Joel - what’s the problem with persistence? There are layout quirks, but I believe if you’ve got cookies enabled it should work as expected. Though I’ve heard OmniWeb isn’t picking up any style at all…

Firas says:
November 29, 08h

Come on, you know you have to have an option to horizontally flip the site.

And while you’re at it, where’s the Hebrew version?

Dave S. says:
November 29, 09h

Ooh, you’re right, I’m totally slacking on my daily translations. Shame on me. One English -> Hebrew dictionary added to my Amazon cart! Stay tuned for Assyrian, Malaysian, and Tlingit.

November 29, 11h

Maybe you can apply a sniffer script that will redirect the user to the right page with the right CSS file *evil grin*

Joel says:
November 29, 11h

Thanks for the font size switcher! Despite having pretty good vision, I always zoom up small text on websites since I like to keep my face a healthy 3 ft. away from the screen. It’s good to have the convenience of a persistent setting to keep it that way. (Wait, it *is* persistent, right? …Damn, it appears not to be, which greatly reduces its utility.)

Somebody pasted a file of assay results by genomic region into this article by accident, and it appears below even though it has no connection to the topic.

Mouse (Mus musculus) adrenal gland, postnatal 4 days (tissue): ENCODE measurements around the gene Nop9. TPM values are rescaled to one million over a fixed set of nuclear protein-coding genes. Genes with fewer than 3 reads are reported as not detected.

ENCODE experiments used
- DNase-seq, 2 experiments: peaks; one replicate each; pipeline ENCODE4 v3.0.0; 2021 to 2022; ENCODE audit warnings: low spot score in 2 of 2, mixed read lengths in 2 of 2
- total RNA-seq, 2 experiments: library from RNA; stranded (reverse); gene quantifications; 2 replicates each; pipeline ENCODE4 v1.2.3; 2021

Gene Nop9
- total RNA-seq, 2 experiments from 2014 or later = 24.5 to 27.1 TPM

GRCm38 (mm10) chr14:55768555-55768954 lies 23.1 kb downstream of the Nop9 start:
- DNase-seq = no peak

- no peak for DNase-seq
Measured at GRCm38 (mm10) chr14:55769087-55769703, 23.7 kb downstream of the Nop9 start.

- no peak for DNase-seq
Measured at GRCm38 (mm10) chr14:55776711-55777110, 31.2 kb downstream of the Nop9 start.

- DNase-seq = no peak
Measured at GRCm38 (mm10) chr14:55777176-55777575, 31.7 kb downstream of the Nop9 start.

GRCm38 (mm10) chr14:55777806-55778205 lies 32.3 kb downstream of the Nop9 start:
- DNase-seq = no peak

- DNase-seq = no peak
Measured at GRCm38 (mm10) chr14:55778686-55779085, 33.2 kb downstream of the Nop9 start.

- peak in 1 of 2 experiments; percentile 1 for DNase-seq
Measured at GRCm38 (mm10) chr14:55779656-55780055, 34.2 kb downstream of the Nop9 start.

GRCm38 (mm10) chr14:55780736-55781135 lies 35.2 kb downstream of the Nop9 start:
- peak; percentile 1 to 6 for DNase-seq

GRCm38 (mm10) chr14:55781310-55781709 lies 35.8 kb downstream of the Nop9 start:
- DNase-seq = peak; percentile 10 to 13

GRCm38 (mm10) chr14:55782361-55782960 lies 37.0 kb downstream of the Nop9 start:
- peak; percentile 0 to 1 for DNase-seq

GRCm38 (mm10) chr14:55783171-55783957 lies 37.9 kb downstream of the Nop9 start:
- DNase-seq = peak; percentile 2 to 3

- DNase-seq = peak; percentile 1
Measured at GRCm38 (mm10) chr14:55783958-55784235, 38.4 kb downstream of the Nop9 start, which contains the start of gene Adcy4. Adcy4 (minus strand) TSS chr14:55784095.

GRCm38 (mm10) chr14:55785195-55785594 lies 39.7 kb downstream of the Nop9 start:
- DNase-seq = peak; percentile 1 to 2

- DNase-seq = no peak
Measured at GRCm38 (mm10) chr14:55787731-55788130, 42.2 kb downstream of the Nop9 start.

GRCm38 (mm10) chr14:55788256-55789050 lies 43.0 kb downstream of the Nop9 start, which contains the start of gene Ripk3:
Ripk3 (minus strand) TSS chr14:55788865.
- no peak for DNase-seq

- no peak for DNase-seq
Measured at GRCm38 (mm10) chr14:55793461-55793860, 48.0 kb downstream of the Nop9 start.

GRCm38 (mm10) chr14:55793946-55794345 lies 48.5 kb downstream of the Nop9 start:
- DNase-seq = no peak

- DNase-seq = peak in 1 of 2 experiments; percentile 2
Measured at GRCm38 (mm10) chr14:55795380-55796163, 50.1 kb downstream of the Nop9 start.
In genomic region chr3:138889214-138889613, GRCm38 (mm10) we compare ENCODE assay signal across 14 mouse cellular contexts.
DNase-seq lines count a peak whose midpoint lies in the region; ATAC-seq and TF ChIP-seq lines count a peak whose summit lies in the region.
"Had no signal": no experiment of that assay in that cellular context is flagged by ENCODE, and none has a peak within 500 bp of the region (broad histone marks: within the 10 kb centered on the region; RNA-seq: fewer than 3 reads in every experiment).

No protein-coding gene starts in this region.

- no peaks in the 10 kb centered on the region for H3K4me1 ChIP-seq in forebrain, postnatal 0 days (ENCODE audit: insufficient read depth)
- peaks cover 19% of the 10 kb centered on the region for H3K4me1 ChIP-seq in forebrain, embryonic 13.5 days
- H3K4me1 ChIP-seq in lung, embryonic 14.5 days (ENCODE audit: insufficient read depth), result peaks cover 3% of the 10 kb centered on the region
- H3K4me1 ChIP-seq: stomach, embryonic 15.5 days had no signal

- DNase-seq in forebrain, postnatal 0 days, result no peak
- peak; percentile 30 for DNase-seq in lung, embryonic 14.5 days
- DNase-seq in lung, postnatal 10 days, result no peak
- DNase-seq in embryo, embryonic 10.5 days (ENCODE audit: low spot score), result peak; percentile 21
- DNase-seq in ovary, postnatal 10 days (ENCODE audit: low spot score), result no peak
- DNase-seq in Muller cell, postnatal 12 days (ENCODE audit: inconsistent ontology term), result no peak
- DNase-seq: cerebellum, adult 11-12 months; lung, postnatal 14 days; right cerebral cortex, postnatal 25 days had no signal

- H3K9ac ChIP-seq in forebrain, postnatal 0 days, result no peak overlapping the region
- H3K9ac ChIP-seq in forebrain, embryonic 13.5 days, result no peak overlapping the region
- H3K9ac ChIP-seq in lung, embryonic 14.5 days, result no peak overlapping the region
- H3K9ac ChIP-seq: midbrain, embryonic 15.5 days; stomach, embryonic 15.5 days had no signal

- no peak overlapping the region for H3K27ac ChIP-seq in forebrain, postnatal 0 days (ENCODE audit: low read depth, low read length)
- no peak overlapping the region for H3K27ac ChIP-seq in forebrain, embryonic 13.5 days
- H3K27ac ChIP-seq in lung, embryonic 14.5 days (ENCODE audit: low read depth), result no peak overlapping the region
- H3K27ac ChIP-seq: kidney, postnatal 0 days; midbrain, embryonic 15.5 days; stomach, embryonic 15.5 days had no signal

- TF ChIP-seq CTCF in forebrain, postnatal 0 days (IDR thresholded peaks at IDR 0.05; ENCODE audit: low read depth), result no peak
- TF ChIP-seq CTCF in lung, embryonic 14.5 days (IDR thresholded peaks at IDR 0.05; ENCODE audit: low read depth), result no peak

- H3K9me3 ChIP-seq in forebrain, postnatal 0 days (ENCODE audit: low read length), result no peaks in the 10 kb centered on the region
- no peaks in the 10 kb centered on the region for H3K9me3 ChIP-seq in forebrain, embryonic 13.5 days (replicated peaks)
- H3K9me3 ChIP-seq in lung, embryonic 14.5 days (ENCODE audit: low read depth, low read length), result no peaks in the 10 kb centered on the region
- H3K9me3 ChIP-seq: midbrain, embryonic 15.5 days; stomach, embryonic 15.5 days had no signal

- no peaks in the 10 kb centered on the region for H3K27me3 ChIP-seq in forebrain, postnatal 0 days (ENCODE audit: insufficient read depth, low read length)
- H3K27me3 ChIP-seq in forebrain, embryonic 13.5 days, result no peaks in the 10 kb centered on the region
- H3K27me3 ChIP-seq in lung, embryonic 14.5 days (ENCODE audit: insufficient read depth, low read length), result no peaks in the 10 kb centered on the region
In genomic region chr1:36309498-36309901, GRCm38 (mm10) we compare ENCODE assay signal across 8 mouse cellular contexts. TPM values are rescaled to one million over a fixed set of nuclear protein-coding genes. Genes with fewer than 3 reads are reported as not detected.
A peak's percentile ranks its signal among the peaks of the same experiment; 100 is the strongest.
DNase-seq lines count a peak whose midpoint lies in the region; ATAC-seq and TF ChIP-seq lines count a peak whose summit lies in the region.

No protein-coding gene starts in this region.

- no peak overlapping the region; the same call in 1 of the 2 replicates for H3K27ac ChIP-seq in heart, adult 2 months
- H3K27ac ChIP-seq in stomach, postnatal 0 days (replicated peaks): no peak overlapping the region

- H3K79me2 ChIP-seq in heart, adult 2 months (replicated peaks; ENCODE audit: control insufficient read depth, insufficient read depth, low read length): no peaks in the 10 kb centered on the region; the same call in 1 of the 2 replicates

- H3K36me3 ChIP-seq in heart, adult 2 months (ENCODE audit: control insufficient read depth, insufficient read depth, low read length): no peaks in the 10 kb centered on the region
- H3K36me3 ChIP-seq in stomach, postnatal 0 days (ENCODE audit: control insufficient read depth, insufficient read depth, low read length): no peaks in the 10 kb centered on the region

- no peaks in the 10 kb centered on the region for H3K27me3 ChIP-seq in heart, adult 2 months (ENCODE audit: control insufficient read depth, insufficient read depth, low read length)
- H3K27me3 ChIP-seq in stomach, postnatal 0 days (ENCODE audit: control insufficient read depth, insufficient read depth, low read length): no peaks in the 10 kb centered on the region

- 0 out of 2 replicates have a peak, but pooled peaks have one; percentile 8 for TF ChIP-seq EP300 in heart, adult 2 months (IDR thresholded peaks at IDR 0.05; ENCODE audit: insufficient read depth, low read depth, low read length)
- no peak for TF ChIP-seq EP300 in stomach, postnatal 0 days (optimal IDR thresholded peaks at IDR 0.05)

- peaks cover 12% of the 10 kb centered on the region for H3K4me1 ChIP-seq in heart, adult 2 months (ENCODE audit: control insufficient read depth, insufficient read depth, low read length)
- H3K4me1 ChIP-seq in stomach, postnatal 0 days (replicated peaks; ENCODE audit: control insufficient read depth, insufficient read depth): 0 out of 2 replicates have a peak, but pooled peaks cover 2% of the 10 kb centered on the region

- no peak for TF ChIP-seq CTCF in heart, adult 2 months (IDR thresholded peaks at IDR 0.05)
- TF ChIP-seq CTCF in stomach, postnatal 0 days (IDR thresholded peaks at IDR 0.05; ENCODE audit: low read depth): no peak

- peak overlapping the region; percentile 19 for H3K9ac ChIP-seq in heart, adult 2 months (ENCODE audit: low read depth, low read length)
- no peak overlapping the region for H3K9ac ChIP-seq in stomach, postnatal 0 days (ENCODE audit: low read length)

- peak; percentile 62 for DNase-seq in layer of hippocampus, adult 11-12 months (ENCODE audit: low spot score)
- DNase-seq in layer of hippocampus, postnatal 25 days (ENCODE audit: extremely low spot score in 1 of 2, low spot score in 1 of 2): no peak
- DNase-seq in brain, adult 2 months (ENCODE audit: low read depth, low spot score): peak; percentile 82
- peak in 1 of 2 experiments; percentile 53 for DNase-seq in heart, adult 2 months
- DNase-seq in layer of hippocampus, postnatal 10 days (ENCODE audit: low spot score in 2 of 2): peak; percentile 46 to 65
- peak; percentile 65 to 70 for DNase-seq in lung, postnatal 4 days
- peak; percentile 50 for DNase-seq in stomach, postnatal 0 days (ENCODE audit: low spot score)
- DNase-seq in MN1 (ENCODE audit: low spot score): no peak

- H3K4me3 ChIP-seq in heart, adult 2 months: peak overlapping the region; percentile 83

Another little problem – in Safari with the large font size, the “about mezzoblue” text wraps and screws up the menu appearance. My solution would be to not size the menu text up so much, since it isn’t used as often, but I suppose you could also increase the menu width.

Lenny says:
November 30, 01h

I’m having the same effect.

kasey says:
November 30, 08h

Thanks for adding the larger font style sheet. Not that I mind using Ctl+ constantly, but I believe there are many like me that strain all day trying to make out what’s on the screen before giving in to Ctl+. Any sign of consciousness raising on this issue among web designers is very welcome.